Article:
If you’ve ever heard of CERT-IN, you may be wondering what this organization does. What are its mandates? How does it help organizations secure their networks? CERT-In is a government mandated organization that develops security guidelines and advisories for organizations. In addition to that, it has also forged MoUs with similar organisations around the world. Read on to learn more about CERT-In.
CERT-In is a government-mandated organization
The Indian Computer Emergency Response Team (CERT-In) is a government-mandated organization that responds to major incidents involving the use of computers. CERT-In has been operating in India since 2004 and is mandated by the 2008 Information Technology Amendment Act to help establish holistic IT security policies. There are many CERT organizations around the world, but CERT-In is unique in that it was established by a government-authorized organization. The majority of these teams operate independently, with only a small number of coordinated activities.
CERT-In provides security guidelines
CERT-In is a government-approved organization that focuses on information security. Each country has its own institution to address information security concerns, and India is no different. India’s CERT-In oversees the nation’s cyber security matters. The organization’s primary mission is to be a trusted partner to those affected by cybersecurity incidents. However, the new directions it’s taking have a negative impact on the collaborative nature of the organization. The new requirement for reporting incidents in six hours can easily overwhelm CERT-In’s capacity.
CERT-In issues advisories
While the IT industry is accustomed to the quarterly security updates issued by the Federal Trade Commission, the increasing number of cybersecurity incidents has led to a rise in CERT-In advisories. The agency works to protect the public from cyber incidents by investigating and producing vulnerability analysis, alerts, and advisories. CERT-In reports are published every two and a half minutes and have been increasing in frequency with new products and versions.
CERT-In has signed MoUs with similar organisations
CERT-In has signed MoUs in seven countries to cooperate on computer security. The MoUs will facilitate information sharing and technical assistance in security issues and would enable the two organisations to implement a programme aimed at educating the cyber community and enhancing internet security. The two institutions already have a close relationship as CERT-In provides valuable information on computer security and advises network administrators and users on best practices for secure computing.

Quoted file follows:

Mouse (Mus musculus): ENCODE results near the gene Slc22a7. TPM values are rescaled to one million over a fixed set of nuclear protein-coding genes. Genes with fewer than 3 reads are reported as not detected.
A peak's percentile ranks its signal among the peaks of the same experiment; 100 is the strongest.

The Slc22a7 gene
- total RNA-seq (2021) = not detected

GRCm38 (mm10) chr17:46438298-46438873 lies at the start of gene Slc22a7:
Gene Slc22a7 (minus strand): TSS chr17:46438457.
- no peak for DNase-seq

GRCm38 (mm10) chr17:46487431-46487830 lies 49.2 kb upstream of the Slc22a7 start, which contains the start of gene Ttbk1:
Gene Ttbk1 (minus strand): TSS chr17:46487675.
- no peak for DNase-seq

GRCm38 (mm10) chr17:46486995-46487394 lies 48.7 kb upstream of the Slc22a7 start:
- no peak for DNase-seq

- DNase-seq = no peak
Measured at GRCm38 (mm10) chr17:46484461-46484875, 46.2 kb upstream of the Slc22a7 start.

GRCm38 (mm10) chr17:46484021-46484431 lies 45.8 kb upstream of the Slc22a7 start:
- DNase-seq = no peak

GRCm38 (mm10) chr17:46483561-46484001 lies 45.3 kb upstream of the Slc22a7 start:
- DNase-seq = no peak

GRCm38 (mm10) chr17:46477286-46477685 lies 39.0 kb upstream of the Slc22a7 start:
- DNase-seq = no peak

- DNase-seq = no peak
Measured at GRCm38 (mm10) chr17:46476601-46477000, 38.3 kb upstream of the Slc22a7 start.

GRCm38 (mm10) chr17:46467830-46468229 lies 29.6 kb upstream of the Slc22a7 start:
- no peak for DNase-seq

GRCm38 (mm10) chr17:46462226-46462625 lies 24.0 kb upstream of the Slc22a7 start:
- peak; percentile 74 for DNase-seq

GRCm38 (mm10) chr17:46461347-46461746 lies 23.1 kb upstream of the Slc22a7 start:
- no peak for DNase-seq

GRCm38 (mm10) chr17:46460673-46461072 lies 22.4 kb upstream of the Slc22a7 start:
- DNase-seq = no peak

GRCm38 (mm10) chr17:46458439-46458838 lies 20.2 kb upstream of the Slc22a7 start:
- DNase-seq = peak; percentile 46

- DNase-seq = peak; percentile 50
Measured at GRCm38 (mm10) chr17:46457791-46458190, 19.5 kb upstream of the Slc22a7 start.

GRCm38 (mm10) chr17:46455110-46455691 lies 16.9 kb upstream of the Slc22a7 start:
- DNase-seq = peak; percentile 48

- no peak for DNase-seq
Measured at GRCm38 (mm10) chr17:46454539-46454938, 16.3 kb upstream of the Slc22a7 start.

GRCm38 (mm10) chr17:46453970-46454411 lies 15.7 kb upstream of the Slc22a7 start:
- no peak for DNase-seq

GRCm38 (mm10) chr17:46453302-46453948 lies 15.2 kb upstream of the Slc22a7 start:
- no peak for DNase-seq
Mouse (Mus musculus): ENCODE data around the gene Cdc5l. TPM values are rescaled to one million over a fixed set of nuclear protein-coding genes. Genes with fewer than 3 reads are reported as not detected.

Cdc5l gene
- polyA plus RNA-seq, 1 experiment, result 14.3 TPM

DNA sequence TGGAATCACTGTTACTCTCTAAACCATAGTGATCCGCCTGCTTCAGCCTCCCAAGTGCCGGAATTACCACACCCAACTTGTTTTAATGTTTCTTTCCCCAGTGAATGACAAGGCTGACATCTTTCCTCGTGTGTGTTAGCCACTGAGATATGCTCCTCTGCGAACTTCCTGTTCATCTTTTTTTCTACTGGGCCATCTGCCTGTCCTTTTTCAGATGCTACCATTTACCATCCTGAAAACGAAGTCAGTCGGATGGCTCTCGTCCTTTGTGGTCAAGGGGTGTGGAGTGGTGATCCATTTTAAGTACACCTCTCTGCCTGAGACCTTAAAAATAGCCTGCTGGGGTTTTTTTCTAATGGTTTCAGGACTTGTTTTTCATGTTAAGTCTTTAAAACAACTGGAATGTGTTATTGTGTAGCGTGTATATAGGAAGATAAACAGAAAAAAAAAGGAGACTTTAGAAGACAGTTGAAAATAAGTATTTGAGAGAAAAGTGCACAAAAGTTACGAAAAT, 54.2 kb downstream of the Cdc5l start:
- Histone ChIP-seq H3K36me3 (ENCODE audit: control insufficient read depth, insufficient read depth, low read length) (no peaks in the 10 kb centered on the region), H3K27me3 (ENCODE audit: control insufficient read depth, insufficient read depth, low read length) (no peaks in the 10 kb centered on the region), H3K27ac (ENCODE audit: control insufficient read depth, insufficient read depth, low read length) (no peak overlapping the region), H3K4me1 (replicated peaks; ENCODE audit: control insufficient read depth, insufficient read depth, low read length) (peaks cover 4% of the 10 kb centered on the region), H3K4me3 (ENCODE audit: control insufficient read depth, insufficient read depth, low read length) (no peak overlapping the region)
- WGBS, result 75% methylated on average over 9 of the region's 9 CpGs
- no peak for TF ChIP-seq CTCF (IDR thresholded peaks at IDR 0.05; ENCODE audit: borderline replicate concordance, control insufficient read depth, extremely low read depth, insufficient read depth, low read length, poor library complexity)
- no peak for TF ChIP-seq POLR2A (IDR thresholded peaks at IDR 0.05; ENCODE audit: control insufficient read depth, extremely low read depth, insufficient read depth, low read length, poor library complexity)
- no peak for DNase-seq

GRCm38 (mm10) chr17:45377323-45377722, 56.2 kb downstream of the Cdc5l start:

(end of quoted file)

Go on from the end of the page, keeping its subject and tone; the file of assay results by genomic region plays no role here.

Forensics and investigation support
The CERT-In focuses on forensic and investigation support, as well as the scientific elements of the criminal justice process. This certificate is designed to provide students with immediate application in a variety of settings, including local police stations, municipalities, social support organizations, businesses, and governmental agencies. CERT-In’s interdisciplinary approach to forensics explores the various notions behind criminal investigation.
There are many technologies and protocols used to provide secure identity management and authorization. Two of the most prominent are the SAML and OpenID Connect protocols. Both of these protocols use a common set of attributes to verify an identity. If the identity of a person is stolen, it can result in bank account fraud. Identity theft is a problem that is increasingly becoming a serious concern because it can lead to serious consequences. Also read Why Using a VPN While Traveling Is Essential
On April 28, 2022, the Indian Computer Emergency Response Team (CERT-IN) issued fresh directions in relation to information security practices, procedures, prevention, response, and reporting of cyber incidents. Given increasing digitisation and frequent reports of user databases being available for sale, efforts to improve reporting of cyber security incidents are required. However, these directions, issued without any public consultation, include mandates for overbroad data collection and data retention, vague technical requirements and penal provisions for non-compliance. With directions slated to go into effect after June 27, 2022, pressing concerns about what they mean for VPN services and anonymity-preserving services like TOR remain.
In this conversation, IFF staffers Tejasi Panjiar, Prateek Waghre and Mr. Srinvas Kodali, researcher with the Free Software Movement of India, will talk about their concerns related to surveillance and data retention beyond need or purpose.